We are delighted to invite you to the next talk in the Earthbyte Seminar Series, where we will delve into the fascinating world of “Plate Boundaries, Plumes, and Porphyries: the effect of plume-modified oceanic crust on porphyry development in the Americas since the Early Cretaceous.” This enlightening presentation will be delivered by Derek Wyman from the University of Sydney (USYD). Register here: EventBrite link
More details below:
- Date: Wednesday, 02 August 2023
- Time: 11:00 am – 12:00 pm AEST
- Location: Madsen Rm 449 and Online: Zoom Link
Plate Boundaries, Plumes, and Porphyries: the effect of plume-modified oceanic crust on porphyry development in the Americas since the Early Cretaceous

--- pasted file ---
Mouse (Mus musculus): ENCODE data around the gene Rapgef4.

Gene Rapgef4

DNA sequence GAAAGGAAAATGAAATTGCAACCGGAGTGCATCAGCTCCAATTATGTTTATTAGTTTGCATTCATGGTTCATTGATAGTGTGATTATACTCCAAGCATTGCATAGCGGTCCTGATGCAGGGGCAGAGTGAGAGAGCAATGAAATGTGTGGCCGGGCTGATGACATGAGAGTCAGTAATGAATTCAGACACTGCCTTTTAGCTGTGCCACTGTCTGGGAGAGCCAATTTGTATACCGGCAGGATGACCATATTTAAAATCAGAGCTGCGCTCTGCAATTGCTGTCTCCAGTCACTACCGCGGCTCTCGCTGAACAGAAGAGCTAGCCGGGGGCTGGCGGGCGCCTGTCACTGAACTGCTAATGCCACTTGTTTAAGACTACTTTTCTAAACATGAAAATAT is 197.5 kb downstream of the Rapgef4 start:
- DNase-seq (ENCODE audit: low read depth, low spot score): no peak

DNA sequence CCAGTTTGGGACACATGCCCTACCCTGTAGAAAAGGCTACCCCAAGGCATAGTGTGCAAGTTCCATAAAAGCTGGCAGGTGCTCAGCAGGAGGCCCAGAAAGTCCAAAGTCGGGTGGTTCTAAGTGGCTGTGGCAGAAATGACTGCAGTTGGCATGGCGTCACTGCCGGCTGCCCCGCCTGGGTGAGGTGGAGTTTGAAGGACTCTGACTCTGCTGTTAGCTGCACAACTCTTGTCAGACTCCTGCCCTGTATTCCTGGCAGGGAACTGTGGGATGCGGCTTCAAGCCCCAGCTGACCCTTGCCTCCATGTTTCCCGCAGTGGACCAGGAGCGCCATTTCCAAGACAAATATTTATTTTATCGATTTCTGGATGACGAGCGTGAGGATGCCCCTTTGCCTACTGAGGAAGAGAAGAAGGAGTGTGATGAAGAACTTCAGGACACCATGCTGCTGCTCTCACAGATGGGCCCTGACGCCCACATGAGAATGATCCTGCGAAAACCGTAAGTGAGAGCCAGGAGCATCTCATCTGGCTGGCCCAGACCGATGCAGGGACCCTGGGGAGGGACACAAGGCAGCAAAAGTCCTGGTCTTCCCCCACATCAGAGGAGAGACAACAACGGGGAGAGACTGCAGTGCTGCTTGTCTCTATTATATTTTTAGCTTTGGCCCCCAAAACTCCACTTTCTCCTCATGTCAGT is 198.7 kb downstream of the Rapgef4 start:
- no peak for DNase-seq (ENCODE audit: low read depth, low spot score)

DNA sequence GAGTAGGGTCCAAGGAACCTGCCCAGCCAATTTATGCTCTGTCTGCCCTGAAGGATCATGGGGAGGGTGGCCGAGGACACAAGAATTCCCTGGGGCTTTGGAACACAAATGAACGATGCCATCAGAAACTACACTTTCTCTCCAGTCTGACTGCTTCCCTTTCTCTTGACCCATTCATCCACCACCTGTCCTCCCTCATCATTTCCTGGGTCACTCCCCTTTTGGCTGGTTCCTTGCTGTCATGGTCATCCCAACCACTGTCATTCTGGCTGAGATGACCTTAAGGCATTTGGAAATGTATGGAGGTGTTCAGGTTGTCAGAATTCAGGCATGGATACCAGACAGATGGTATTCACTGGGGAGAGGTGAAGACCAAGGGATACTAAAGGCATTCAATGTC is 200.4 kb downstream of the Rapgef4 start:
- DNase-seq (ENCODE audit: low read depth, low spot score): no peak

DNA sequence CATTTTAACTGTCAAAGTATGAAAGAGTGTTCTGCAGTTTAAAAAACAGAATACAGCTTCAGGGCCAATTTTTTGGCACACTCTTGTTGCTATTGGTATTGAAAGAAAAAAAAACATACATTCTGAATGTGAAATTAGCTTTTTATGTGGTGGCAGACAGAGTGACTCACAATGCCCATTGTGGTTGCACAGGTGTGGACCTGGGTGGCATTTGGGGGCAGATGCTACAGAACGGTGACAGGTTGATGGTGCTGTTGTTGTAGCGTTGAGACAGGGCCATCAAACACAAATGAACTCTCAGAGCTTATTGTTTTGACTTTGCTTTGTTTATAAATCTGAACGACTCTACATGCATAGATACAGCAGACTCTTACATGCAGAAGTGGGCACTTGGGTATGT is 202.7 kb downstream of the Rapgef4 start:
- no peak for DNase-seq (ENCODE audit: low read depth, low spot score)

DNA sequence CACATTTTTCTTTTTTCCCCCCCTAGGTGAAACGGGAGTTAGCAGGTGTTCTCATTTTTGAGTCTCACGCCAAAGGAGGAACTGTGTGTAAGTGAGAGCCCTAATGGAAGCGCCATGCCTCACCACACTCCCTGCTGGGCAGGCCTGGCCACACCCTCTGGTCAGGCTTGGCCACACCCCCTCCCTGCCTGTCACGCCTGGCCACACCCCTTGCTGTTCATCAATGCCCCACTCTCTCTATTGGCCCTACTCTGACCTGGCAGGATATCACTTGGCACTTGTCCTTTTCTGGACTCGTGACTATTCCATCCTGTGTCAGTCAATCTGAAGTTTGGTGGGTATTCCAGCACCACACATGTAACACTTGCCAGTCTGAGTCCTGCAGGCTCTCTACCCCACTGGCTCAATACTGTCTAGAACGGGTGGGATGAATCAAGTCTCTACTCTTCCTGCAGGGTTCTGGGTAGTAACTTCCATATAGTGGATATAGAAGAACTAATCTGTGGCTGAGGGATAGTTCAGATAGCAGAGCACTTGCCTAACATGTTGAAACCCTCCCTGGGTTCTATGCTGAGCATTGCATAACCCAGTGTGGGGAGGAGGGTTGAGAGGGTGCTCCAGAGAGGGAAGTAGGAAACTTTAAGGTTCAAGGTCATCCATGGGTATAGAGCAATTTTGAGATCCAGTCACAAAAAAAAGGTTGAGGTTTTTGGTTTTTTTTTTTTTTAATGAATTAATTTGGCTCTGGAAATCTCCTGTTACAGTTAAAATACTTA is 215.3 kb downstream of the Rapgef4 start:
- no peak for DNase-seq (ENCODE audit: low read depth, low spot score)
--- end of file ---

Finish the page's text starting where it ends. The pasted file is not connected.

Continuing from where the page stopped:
It has been suggested that the arrival of Large Igneous Provinces (LIPs) at subduction zones can account for the generation and size distribution of a variety of ore deposit types. LIPs, however, are only one manifestation of plume-crust interaction. The extent of past and present-day plume-modified oceanic crust is not well-constrained and cannot readily be assessed for potential tectonic or metallogenic implications. This study developed a semi-automated approach to assess such interactions globally and back through time by generating “plume-ridge synthetics” (PRS) in plate reconstructions to represent zones where interaction between plumes and MOR’s is likely to have occurred. We have also modelled hotspot trails to investigate the effect of their collision on metallogeny in North and South America (NAM and SAM) and have identified likely LIP collision events that were significant for mineralisation and flat slab episodes. We relate discrete mineralisation events to the collision of LIPs and hotspot trails in Mexico, Peru, and Chile. In the case of the Tuamotu Plateau, we identify a previously unrecognized conjugate, the Enigma Ridge, of sufficient size to provide the latitudinal coverage required to explain formation of the Peruvian Flat slab and the associated magmatic gap and mineralising event. Similarly, plate reconstructions through time allowed for the identification of anomalously slow relative plume movement versus overlying oceanic crust. Two such segments of the Juan Fernandez and San Felix plume tracks occur in proximity to each other. The resulting composite crustal anomaly was more than 1700 km in length, comparable to the Shatsky Rise or the Nazca Ridge. This “Juan Felix Rise” can account for development of 64 Ma to 51 Ma Cu porphyry deposits in southern Peru and northern Chile whose metallogenic context has previously been unexplained. The present study also builds on the work of Fletcher et al. (2020) in assessing the effect of plume activity on the Laramide Orogeny, anddetails the relationship between Shatsky – Hess conjugate subduction and Cu porphyry formation. Our results increase the known correspondence between porphyry deposit formation and the subduction of bathymetric highs and has implications for attempts to assess the factors that contribute to flat subduction.